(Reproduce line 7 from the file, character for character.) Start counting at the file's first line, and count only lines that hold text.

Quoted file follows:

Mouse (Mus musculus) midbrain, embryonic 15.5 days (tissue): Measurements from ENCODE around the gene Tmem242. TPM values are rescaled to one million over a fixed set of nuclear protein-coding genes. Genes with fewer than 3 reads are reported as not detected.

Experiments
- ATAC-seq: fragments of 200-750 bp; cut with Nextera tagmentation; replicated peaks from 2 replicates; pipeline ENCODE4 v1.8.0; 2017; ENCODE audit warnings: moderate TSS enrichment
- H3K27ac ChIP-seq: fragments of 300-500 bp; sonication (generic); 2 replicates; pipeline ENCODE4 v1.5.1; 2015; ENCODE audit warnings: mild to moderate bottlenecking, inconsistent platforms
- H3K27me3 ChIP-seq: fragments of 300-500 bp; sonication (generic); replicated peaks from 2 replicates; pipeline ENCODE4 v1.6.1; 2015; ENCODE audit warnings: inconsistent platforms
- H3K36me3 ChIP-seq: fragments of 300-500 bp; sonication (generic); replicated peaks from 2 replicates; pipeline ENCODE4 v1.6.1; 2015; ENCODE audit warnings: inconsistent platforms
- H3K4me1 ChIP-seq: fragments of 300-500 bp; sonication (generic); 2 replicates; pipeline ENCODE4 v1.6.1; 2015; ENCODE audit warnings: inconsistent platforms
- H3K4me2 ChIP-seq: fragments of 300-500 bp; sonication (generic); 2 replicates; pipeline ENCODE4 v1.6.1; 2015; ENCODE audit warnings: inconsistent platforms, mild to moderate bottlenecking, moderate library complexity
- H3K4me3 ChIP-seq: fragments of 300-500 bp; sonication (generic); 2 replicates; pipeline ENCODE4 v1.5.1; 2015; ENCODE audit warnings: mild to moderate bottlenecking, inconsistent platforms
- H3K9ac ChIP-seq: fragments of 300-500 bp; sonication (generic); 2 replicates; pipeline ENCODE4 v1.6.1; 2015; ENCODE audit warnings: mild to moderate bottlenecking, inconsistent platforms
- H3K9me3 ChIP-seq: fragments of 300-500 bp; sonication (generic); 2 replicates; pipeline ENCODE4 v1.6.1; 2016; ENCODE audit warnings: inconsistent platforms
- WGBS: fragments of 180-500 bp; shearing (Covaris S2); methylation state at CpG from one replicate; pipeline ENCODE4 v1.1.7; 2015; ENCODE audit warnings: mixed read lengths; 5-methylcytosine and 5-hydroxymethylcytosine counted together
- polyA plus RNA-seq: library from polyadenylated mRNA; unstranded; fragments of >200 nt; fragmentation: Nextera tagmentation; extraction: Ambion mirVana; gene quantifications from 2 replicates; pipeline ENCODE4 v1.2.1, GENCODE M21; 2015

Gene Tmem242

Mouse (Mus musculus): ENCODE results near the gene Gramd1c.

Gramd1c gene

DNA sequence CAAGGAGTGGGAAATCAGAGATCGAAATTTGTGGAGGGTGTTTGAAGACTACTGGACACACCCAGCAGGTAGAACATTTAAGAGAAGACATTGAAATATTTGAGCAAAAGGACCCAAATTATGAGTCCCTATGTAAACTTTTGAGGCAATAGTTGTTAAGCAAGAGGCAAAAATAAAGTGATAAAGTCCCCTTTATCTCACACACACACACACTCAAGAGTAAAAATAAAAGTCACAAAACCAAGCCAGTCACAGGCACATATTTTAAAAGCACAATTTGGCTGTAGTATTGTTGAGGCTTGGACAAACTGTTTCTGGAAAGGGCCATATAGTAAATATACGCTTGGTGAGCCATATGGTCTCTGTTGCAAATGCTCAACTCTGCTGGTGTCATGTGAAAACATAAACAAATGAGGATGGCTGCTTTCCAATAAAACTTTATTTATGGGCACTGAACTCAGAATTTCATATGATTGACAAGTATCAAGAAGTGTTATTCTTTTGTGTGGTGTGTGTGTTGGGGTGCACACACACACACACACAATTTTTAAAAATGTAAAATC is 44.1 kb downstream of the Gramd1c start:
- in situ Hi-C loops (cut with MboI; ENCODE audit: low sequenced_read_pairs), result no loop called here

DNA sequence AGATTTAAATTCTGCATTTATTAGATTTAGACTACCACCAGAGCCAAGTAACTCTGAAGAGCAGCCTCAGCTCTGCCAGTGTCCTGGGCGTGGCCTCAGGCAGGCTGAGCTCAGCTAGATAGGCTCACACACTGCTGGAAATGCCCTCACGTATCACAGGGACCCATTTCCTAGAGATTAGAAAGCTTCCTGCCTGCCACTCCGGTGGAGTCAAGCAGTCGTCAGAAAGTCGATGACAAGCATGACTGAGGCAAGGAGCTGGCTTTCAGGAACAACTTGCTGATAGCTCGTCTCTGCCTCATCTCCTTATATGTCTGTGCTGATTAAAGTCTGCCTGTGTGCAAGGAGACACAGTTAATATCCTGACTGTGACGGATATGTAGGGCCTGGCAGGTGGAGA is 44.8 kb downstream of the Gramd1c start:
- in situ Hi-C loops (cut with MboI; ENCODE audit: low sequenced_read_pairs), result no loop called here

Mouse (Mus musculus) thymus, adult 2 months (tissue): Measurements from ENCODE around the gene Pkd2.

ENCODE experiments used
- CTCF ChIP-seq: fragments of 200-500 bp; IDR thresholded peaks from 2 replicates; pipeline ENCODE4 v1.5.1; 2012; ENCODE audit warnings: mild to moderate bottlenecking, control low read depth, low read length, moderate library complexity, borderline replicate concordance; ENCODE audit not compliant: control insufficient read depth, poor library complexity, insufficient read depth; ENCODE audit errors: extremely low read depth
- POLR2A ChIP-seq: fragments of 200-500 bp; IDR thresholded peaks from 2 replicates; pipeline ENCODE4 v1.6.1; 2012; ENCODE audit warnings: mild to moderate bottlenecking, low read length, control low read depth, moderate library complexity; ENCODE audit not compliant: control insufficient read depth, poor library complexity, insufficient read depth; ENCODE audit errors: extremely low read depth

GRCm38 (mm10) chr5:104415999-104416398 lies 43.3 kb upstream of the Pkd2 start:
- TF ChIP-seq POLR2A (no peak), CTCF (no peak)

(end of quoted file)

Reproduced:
- H3K4me1 ChIP-seq: fragments of 300-500 bp; sonication (generic); 2 replicates; pipeline ENCODE4 v1.6.1; 2015; ENCODE audit warnings: inconsistent platforms